Stepping up to the competition

Marin Soki, 11, from Sendai, Japan, was one of the 5,000 dancers vying for scholarships in the Youth America Grand Prix's ballet competition, and one of the nearly 1,000 who made it to the finals in New York City this year.

Ask any of the 5,000 dancers who vie for scholarships in the Youth America Grand Prix's ballet competition if the constant practice and grueling discipline are worth it. They'll tell you: To dance is to be transported.

"Well, when I dance, I always, like, forget everything that I had, something bad that day, and I feel very good after I dance," said Marin Soki. "I feel so excited somehow."

Marin Soki was one of the 953 ballet students who made it through to the New York City finals, which Sunday Morning correspondent Mo Rocca attended in April.

But for Marin, just being able to get to New York City was anything but certain.

Marin lives in Sendai, Japan. Only three days after the quake, with Sendai's airport closed, 11-year-old Marin, her mother and father in tow, made the 190-mile trek to Tokyo, normally an hour 45 minutes by train.

Traveling by bus, taxi, then two trains took them eight hours.

"It was a miracle," said Kenichi Soki.

"The gods saved us!" Marin laughed.

Ballet is something of a family business for the Sokis. Marin's parents, both dancers themselves, began teaching her when she was just two.

But Marin didn't have to be forced into those ballet slippers.

When asked why it was so important for Marin to travel to New York, she replied, "I really wanted to come to New York to get the scholarship from many other famous schools."

The international competition draws dancers from around the globe hoping, like Marin, for the chance to study with the world's elite companies, and to perform in New York City.

At the California semi-finals, Rocca met 12-year-old David Preciado. Last year, David turned down the coveted role of Billy Elliot on Broadway so he could continue studying in Los Angeles.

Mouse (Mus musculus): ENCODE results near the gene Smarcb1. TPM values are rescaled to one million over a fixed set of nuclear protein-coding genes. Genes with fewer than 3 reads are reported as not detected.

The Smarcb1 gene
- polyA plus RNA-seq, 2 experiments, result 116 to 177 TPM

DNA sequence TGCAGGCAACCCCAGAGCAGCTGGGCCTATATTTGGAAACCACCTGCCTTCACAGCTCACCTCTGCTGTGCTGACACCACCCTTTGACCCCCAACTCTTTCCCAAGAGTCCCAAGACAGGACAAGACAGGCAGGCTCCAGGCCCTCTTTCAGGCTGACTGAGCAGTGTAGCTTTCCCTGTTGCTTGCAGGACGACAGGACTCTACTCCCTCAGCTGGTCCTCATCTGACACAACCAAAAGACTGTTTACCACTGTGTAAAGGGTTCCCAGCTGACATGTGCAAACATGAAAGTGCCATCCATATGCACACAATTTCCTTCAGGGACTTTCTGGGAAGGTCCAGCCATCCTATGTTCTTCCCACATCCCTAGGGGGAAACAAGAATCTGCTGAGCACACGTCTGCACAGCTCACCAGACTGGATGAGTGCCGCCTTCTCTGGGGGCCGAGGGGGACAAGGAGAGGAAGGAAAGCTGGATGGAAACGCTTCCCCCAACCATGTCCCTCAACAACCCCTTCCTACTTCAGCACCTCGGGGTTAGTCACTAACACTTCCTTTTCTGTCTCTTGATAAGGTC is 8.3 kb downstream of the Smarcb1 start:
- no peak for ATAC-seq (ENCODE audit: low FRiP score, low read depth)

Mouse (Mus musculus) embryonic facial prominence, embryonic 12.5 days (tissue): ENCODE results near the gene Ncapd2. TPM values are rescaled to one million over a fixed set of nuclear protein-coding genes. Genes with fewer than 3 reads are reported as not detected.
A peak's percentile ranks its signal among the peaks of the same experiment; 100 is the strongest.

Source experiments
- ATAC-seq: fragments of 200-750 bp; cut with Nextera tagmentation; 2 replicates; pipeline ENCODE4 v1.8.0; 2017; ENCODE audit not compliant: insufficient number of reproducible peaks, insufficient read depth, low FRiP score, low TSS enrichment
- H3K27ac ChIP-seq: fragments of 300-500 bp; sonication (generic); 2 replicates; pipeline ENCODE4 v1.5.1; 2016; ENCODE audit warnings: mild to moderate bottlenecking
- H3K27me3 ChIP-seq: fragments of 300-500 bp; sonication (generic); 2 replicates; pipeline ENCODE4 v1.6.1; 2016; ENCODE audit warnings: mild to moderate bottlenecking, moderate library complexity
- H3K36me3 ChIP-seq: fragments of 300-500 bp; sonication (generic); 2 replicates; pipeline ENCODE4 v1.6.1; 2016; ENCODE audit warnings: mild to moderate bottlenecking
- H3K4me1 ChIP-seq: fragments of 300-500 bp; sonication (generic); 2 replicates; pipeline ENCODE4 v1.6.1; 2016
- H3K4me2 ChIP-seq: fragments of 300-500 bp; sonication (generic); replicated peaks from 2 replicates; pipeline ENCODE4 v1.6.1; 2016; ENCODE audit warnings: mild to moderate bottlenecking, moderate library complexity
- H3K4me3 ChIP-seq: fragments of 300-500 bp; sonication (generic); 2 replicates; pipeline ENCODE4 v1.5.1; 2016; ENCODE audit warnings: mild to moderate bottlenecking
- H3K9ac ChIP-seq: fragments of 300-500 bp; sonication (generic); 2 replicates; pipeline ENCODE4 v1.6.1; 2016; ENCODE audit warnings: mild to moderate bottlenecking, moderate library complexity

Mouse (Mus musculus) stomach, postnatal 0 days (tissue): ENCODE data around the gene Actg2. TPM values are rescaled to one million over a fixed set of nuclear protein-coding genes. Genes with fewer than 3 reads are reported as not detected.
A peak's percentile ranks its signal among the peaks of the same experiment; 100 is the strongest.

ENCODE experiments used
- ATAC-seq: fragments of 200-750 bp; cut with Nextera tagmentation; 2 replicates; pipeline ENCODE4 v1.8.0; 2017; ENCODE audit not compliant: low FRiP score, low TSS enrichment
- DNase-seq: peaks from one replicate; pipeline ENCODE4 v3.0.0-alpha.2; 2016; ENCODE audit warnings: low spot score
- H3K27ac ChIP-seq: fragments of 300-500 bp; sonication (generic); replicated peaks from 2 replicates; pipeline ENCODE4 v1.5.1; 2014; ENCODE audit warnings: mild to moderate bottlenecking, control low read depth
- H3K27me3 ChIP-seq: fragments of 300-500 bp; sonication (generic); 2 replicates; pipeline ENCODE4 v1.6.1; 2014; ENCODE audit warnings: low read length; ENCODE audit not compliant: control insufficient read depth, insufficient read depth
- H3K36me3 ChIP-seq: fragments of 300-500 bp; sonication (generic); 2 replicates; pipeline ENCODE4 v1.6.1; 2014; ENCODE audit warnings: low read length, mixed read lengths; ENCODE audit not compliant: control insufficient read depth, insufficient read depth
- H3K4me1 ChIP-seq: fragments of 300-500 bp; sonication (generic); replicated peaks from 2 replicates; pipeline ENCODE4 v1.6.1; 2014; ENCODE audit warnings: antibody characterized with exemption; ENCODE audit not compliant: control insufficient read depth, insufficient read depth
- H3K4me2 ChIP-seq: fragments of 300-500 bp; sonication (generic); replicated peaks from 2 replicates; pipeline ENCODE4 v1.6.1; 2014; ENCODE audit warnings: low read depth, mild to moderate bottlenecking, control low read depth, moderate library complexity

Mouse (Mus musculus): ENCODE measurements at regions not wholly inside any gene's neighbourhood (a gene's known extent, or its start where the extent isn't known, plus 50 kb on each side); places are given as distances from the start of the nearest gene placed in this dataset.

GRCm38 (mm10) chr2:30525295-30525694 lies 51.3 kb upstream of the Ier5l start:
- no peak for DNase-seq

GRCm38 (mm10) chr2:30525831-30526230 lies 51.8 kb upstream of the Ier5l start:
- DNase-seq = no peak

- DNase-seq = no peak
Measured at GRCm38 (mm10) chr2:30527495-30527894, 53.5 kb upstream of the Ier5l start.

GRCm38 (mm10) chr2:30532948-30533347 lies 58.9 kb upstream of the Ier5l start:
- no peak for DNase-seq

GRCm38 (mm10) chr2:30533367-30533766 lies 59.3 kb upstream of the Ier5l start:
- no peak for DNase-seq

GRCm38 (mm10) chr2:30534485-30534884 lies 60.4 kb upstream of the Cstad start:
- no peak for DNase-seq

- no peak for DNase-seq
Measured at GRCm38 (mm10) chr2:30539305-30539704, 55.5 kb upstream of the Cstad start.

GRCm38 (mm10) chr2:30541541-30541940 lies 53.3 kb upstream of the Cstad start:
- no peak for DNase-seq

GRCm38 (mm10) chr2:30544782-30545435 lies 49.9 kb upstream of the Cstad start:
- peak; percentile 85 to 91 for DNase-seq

Rocca told Preciado that his dancing looked effortless.

"That's what it takes - like, years to get it to that point," he said.

Also at the California semi-finals were sisters Courtney and Stephanie Schenberger. They both want to make dancing their careers.

"Maybe you can be in the same company?" Rocca suggested.

"Dancing sisters!" Stephanie laughed. "She'll love that!"

"Maybe different companies," Courtney laughed.

The sisters hail from Hawaii, where they train seven days a week.

Courtney won a spot in the finals. Alas, Stephanie did not.

When asked for advice for her sister going into the finals, Stephanie said, "Don't get nervous, Courtney, 'cause I know how much you get nervous sometimes. Smile it out. Smile it out."

Happy feet ... happy faces.

"When I saw you dancing earlier," Rocca said to Marin, "just rehearsing, and you were doing I think pique turns, you had this great smile on your face."

"Yeah, it's so fun!" she said.

Fun, but also high pressure - with only about 150 of the nearly one thousand finalists walking away with a scholarship.

Yet, even so, Marin's thoughts are never far from home ...

"My luggage is very big because I need a lot of stuff to get to New York. So, I'm going to send my clothes and things like that to Japan, and then in that empty luggage I'm going to put a lot of food in it so that I can take that food back to Sendai and give it out to neighbors," she said, adding with a chuckle, "And we also eat them, too."

Marin Soki went home to Japan after the finals, with food for her neighbors - and a scholarship to the prestigious Royal Ballet School in London.

"Does she inspire you?" Rocca asked her father.

"Oh, yeah, yes, a lot," he smiled.

For more info: